Bill grew up in Los Angeles and spent a good deal of time as a boy with his grandfather who - in the early 1900s - ranched in Tucson where he worked side by side with the Papago Indians and came to quickly love and respect their culture. As a young man back in Los Angeles, Bill met Edward Bohlin, an opportunity he directly attributes to his father's position in the TV industry. While Bill recalls, "Bohlin could be a cranky fellow," he persisted in developing this relationship and through it, became deeply involved in the traditions of the American cowboy craft. So much so, that by the early 1990s, Bill and his father John bought the Bohlin Company. They eventually sold it but that experience catapulted Bill deeper into the world of the Western Lifestyle, which has become not only his work but his life.
The Cowboy Way Magazine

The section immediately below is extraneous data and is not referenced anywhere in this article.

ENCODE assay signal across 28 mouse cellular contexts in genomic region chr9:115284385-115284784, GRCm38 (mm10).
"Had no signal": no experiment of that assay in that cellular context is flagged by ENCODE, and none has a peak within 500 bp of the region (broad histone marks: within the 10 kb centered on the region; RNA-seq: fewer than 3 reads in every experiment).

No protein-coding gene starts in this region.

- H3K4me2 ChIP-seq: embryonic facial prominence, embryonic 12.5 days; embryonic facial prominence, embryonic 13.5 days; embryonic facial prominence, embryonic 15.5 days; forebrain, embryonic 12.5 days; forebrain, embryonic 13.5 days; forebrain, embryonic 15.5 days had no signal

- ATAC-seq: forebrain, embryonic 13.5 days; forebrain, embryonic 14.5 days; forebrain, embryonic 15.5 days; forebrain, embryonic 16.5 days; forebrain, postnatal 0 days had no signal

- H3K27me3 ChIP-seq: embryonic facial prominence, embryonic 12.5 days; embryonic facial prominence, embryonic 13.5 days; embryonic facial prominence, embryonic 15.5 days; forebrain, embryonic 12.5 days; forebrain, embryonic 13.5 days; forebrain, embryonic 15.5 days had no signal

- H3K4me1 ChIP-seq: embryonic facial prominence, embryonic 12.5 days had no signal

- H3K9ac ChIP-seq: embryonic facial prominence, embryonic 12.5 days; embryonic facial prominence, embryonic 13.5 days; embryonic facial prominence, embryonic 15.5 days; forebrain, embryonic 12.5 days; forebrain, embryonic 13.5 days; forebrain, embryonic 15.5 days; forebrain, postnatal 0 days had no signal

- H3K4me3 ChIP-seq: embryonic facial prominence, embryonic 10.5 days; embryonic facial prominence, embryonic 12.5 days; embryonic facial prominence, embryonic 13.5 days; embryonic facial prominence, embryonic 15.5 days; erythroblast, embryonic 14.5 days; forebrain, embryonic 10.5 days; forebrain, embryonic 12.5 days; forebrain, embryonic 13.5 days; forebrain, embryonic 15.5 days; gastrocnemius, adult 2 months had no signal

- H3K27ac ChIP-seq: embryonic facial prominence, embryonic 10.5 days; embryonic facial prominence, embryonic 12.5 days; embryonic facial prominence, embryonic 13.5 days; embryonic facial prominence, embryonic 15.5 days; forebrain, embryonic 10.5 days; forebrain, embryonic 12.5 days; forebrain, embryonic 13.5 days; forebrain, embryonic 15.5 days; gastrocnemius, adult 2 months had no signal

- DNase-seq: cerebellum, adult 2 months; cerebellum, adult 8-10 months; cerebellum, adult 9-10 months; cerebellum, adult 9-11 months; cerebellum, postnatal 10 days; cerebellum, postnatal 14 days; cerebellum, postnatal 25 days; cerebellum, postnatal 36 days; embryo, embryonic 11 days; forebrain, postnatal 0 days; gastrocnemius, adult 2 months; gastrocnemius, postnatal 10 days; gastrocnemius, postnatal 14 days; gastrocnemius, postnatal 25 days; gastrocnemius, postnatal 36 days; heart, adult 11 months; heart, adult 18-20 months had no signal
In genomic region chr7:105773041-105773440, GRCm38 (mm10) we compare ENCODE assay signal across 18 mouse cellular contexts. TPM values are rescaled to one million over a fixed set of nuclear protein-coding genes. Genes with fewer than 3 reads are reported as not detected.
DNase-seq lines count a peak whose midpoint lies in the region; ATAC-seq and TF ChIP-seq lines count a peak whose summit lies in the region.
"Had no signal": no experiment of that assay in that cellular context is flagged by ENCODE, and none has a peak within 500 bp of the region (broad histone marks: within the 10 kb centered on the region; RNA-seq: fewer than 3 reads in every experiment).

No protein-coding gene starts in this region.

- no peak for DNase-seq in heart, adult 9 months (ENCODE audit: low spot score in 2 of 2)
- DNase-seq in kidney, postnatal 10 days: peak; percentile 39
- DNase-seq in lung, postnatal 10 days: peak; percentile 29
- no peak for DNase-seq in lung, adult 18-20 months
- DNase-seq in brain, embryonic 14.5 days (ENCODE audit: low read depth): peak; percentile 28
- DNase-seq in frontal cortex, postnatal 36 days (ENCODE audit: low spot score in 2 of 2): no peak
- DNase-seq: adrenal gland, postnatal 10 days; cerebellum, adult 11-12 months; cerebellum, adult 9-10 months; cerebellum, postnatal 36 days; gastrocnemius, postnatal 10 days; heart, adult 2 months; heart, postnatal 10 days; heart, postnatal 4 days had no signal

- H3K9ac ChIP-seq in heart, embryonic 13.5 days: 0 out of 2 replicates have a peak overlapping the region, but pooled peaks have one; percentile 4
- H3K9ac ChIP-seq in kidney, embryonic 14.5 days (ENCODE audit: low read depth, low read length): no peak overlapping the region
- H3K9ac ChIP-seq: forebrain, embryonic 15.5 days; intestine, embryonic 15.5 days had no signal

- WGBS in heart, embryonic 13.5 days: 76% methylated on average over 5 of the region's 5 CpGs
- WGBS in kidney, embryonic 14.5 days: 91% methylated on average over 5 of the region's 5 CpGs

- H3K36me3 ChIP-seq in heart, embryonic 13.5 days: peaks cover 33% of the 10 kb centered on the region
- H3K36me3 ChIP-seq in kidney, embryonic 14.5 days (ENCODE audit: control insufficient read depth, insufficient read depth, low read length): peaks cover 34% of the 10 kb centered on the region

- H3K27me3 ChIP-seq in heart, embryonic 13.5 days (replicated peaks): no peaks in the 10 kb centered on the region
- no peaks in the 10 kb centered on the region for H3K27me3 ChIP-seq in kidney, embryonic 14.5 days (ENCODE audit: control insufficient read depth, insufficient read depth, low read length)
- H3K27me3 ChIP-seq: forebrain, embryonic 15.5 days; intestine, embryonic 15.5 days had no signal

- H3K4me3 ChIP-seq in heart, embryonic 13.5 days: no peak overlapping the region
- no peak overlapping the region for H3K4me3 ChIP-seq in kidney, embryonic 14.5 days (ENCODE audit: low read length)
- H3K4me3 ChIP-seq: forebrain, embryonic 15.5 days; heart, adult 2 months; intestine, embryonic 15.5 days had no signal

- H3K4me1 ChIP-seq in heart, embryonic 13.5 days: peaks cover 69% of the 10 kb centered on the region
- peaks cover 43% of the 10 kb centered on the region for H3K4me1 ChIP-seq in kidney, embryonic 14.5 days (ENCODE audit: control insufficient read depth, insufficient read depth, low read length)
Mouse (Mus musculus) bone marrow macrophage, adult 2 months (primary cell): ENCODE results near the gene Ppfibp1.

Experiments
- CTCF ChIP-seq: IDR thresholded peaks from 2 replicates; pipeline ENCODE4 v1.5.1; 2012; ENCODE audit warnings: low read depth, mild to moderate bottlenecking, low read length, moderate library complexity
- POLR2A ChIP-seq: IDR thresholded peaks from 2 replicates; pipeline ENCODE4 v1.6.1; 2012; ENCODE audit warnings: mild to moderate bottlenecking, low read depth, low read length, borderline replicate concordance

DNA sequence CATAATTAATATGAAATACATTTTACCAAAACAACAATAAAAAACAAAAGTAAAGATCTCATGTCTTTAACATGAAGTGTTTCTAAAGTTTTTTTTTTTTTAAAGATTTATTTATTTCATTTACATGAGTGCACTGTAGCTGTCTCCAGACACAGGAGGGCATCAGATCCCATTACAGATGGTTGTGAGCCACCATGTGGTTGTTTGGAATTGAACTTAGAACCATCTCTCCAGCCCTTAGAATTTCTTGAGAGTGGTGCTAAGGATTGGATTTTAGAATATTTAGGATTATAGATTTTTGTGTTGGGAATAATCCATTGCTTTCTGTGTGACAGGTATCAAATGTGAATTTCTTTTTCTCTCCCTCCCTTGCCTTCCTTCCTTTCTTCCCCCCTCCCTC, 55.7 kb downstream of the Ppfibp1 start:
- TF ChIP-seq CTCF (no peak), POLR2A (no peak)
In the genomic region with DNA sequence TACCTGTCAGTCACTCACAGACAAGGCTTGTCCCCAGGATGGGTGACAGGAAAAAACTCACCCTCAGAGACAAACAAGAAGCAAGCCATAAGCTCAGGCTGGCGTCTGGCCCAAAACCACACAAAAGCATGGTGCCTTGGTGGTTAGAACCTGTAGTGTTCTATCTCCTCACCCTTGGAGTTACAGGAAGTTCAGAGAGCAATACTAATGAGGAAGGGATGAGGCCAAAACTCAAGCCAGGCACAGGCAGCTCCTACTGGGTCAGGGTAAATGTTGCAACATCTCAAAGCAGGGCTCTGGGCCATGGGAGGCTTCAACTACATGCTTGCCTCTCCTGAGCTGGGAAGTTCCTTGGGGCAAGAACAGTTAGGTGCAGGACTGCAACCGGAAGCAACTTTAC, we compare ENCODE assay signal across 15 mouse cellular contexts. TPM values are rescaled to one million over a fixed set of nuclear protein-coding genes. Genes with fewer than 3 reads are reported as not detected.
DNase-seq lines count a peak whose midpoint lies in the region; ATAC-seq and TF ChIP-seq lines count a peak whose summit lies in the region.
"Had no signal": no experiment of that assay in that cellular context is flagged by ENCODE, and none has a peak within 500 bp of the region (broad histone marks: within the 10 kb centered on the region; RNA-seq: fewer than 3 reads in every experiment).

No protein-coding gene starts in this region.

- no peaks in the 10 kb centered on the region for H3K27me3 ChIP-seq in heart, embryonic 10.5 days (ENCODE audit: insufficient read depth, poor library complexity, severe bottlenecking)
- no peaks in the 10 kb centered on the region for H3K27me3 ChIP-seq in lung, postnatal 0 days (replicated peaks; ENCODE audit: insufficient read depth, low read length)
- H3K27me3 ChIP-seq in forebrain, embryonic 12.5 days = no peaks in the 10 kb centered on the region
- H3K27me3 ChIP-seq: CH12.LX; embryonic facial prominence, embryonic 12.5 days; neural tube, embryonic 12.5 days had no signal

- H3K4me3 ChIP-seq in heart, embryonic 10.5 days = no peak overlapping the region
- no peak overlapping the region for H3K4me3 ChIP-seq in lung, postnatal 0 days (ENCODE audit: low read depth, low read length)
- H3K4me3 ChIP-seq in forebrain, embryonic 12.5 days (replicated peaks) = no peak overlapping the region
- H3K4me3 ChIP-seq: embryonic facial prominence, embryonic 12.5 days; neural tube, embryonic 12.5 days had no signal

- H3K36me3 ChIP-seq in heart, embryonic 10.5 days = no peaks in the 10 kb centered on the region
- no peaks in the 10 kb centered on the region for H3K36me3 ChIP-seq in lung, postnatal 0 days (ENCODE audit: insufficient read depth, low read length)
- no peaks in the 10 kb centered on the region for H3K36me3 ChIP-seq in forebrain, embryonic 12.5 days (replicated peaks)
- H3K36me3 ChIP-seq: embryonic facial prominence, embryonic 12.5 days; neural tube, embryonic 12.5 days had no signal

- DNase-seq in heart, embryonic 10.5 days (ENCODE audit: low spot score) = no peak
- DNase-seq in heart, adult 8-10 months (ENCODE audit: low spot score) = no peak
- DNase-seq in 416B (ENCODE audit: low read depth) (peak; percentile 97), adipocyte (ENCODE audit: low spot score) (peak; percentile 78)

It was in the early 1990s that Bill met Robert Hartman whom he helped grow an ad base for Hartman's then groundbreaking Cowboys & Indians magazine, a publication that would bring to the forefront, the "high-end" world of the Western Lifestyle. Bill fulfilled the role of Associate Publisher at Cowboys & Indians from 2000 to 2007. It was then he was approached by the Paragon Foundation in New Mexico, whose sole mission is to support the true meaning of the Constitution and protect the right of those individuals who continue to sustain and create a living in the Western traditions of the cowboy against incredible odds. To that end, the Paragon Foundation, with Bill's energy behind them, launched The Cowboy Way magazine in the Fall of 2008, a stunning yet important quarterly publication that honors and supports the American Cowboy. Bill Reynolds is proud to be the editor of this magazine, which, in short order, has won national awards.